Into the bush to visit new groups

Friday, March 30, 2018
Bujumbura, Bujumbura Mairie, Burundi
This morning Mélance was at the hotel as requested at 7:00 am. This was to be a day of church visits, in fact two new congregations. We will see most all the members together at Mugina for the first holy day tomorrow, so this was just about visiting these groups in their halls – in important personal touch, and hearing their requests for assistance on site. Marjolaine and I were still short on sleep and jet lagged, so I felt she should have a day to catch her breath and she agreed that she would remain at the hotel today.
I should say a word about how new congregations often happen in the region. Much of Christianity in rural Africa springs from individuals who study the Bible and feel led to share their faith and beliefs with others. It’s often spontaneous and not the fruit of denominational proselytizing.  There are many independent groups of various sizes that have no firm connection to a larger body. Those that understand and observe the seventh day Sabbath often keep in touch with each other.
Nathan is known in the region for his beliefs and work, and he’s respected. As people hear of the church and learn what is being done to preach the gospel and care for the people God draws to us, they are curious and some are desirous of having that spiritual and also the physical support we provide. The physical support mostly is just having a decent place to hold Sabbath services out of the rain. It’s usually the leaders of small groups that make contact, and after discussing with the parishioners sometimes most or all of the group want to be associated with us.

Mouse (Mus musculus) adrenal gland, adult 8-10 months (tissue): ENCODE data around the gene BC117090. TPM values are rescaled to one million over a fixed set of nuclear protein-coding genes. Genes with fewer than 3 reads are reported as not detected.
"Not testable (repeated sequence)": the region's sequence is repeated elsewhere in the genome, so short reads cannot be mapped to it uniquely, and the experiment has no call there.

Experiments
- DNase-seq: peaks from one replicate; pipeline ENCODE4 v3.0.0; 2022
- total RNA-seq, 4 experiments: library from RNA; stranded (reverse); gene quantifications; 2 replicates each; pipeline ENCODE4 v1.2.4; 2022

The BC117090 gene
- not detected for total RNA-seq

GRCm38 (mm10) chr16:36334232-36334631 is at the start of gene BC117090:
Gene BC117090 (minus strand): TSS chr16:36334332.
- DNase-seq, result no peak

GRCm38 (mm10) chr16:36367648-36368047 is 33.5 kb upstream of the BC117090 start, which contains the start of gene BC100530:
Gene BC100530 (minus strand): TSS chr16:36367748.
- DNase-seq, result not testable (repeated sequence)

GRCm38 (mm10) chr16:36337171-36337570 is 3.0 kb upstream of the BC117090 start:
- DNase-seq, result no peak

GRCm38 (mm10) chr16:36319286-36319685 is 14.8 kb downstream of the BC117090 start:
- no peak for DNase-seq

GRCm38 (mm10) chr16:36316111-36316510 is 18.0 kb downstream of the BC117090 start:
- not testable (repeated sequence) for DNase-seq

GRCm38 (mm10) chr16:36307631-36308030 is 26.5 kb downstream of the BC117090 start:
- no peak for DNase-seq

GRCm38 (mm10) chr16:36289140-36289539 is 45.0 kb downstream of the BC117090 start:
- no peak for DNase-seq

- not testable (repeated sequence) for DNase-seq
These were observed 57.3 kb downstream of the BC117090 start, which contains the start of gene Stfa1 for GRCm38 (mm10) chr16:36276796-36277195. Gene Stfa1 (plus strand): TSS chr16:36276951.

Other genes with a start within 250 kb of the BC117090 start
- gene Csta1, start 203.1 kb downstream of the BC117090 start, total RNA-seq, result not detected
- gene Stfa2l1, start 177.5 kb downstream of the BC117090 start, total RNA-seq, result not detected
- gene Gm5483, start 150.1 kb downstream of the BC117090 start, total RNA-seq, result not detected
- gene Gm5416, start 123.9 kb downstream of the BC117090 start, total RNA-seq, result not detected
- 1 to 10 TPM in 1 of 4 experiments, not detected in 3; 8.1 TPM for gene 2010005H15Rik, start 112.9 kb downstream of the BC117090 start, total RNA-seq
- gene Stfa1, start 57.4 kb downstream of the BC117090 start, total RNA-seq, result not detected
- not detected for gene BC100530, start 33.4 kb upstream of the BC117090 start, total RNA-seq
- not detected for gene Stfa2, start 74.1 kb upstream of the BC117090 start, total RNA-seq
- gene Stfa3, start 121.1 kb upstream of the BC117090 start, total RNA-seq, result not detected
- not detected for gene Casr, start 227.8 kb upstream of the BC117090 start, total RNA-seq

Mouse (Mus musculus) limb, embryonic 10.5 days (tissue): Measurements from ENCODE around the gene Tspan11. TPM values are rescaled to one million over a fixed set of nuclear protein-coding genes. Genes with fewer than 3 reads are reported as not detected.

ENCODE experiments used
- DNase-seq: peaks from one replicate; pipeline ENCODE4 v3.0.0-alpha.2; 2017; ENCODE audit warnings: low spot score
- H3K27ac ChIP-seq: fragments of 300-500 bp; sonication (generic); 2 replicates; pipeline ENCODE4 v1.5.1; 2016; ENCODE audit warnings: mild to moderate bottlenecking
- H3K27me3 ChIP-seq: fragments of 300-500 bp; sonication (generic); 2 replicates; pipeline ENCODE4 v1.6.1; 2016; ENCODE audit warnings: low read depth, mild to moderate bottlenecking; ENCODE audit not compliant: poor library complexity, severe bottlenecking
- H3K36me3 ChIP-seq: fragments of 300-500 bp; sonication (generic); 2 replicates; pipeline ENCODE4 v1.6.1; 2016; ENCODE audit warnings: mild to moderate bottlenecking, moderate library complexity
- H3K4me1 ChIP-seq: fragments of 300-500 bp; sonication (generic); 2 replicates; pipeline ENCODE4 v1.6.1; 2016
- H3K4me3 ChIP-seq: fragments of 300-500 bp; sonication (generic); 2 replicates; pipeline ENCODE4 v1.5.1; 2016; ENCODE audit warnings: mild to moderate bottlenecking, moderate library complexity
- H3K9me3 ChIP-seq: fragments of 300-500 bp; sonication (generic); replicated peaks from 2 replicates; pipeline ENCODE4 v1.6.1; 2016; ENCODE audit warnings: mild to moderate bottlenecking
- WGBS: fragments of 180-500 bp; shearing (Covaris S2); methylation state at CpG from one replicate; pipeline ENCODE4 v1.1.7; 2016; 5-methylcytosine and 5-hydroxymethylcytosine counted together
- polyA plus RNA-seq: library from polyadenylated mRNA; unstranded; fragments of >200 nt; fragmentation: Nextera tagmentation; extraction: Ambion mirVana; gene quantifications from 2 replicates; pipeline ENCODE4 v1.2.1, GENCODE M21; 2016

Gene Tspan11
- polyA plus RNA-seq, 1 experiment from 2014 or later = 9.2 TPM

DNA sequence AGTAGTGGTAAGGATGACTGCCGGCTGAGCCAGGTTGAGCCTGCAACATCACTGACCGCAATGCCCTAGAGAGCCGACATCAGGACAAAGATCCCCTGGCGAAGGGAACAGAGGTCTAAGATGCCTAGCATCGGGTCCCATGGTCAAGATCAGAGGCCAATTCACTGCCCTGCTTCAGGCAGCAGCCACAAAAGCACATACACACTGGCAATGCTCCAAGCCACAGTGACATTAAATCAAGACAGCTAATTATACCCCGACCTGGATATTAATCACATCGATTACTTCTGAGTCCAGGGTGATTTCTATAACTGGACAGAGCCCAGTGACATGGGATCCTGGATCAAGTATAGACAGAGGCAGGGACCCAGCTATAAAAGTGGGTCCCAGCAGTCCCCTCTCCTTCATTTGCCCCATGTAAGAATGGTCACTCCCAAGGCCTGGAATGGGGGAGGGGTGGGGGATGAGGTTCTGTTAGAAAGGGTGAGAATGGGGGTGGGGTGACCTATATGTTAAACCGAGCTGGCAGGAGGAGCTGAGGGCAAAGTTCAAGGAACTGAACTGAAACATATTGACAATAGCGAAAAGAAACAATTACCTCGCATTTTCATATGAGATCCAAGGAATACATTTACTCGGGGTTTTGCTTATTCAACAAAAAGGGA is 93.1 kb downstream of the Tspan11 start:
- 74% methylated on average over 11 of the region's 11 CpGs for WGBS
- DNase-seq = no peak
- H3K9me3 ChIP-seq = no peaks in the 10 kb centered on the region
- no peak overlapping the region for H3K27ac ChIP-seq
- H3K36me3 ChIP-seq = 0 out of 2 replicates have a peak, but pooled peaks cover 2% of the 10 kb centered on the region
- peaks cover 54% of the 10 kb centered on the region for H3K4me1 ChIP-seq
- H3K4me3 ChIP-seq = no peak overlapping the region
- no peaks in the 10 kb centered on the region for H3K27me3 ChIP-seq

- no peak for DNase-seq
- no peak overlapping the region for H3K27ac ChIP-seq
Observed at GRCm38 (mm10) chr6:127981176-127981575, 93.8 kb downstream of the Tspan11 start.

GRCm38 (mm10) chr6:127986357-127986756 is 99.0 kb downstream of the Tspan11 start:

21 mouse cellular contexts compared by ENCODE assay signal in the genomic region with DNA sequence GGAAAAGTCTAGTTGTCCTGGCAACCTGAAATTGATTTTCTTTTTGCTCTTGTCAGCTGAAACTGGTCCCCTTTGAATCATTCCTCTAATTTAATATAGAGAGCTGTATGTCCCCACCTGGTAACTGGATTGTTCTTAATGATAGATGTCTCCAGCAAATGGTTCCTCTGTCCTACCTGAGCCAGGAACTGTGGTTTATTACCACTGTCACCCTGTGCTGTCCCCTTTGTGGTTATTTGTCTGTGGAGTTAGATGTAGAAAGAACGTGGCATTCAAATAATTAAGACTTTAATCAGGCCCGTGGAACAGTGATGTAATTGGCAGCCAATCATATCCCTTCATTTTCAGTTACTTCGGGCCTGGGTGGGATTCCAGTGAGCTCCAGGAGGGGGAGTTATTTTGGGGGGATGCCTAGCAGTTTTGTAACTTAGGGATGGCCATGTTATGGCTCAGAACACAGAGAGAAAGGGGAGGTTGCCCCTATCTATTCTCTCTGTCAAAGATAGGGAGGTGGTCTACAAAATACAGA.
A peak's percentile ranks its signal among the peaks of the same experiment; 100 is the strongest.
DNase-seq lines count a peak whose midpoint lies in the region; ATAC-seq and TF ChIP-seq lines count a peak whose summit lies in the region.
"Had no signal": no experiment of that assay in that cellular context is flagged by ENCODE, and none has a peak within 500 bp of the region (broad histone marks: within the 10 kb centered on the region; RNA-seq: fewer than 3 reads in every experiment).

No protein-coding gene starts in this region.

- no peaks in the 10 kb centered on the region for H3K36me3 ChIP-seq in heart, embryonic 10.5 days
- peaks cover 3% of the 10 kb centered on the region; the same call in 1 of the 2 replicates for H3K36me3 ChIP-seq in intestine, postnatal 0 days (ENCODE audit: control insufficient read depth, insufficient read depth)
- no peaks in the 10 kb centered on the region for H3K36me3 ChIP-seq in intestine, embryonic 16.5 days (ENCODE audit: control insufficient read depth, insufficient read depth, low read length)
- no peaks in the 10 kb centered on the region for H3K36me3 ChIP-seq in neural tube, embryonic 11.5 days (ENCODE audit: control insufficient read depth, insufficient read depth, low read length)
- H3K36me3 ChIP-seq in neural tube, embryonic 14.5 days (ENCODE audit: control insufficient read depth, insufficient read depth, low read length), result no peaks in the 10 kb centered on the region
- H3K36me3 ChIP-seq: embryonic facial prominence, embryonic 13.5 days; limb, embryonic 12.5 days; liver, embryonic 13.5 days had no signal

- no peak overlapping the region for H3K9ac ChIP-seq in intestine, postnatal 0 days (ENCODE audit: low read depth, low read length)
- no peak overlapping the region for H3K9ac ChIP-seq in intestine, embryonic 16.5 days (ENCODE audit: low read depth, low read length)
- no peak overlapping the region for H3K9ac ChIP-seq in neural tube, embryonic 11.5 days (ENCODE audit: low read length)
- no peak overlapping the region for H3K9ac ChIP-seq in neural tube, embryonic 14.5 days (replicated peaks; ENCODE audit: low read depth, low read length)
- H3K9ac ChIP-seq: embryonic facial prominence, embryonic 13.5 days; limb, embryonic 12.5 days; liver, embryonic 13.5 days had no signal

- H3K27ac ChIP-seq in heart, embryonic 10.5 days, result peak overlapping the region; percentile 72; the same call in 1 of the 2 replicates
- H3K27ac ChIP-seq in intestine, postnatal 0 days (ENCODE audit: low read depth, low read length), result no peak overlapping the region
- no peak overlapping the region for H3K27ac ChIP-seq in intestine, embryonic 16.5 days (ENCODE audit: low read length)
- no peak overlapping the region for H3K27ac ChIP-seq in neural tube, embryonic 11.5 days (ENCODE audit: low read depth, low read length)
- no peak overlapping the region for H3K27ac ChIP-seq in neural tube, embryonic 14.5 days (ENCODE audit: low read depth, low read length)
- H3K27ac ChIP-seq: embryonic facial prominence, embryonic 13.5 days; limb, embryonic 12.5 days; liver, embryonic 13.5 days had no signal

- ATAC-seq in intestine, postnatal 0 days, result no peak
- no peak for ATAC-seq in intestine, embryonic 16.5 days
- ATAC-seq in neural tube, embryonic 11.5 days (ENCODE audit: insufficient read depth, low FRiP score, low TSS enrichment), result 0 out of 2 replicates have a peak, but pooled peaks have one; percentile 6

There is a fine line to walk for us. We want to do our best to care for those God draws to us, but also to discern between those who are truly called and those who are only looking for financial help in a difficult situation, which describes most of sub-Saharan Africa, without any deeper understanding. It takes patience and perseverance to sort this through, so I move slowly, and observe as carefully as I can.
Just after 07:00 Mélance and I started out on the RN (National Route) 5 toward Cibitoke. This road desperately needs to be completely redone, and the project has finally started. Of course things get worse before they get better. There really is no road to speak of, the patchy blacktop has all been stripped out, and there is only washboard dirt, mud and rocks. That meant the first 30 km or so (20 miles) was very uncomfortable and slow going. The Toyota Prado, is tough enough to make the trip, but as part of that package the suspension is hard too. So traps were rattled, bones were jarred, and jerks were herkied, no, actually scratch that last one….